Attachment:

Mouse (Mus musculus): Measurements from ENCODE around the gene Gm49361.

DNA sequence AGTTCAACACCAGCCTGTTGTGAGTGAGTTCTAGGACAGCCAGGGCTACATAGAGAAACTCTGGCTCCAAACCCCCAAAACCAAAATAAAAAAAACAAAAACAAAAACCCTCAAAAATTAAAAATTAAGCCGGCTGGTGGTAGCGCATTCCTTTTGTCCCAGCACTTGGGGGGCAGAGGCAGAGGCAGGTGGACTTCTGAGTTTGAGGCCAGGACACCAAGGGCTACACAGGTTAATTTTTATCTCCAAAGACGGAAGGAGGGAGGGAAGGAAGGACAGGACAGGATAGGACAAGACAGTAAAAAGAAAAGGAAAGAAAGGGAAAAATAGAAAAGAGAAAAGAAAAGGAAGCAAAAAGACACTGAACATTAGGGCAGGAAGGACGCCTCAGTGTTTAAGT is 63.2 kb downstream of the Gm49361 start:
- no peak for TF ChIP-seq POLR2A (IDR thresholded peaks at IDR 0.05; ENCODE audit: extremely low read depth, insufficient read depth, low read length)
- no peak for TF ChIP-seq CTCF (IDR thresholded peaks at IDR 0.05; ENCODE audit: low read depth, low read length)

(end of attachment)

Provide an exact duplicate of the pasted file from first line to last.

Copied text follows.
Mouse (Mus musculus): Measurements from ENCODE around the gene Gm49361.

DNA sequence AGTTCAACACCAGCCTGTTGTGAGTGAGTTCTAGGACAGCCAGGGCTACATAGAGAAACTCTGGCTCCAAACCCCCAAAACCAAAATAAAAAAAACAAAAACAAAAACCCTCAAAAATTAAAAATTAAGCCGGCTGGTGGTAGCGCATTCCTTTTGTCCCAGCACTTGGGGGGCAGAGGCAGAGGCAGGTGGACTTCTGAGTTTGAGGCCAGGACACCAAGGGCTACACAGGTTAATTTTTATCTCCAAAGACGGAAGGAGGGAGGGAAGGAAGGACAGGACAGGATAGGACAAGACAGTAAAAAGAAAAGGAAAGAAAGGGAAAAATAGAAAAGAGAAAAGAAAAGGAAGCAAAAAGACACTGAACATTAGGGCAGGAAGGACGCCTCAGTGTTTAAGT is 63.2 kb downstream of the Gm49361 start:
- no peak for TF ChIP-seq POLR2A (IDR thresholded peaks at IDR 0.05; ENCODE audit: extremely low read depth, insufficient read depth, low read length)
- no peak for TF ChIP-seq CTCF (IDR thresholded peaks at IDR 0.05; ENCODE audit: low read depth, low read length)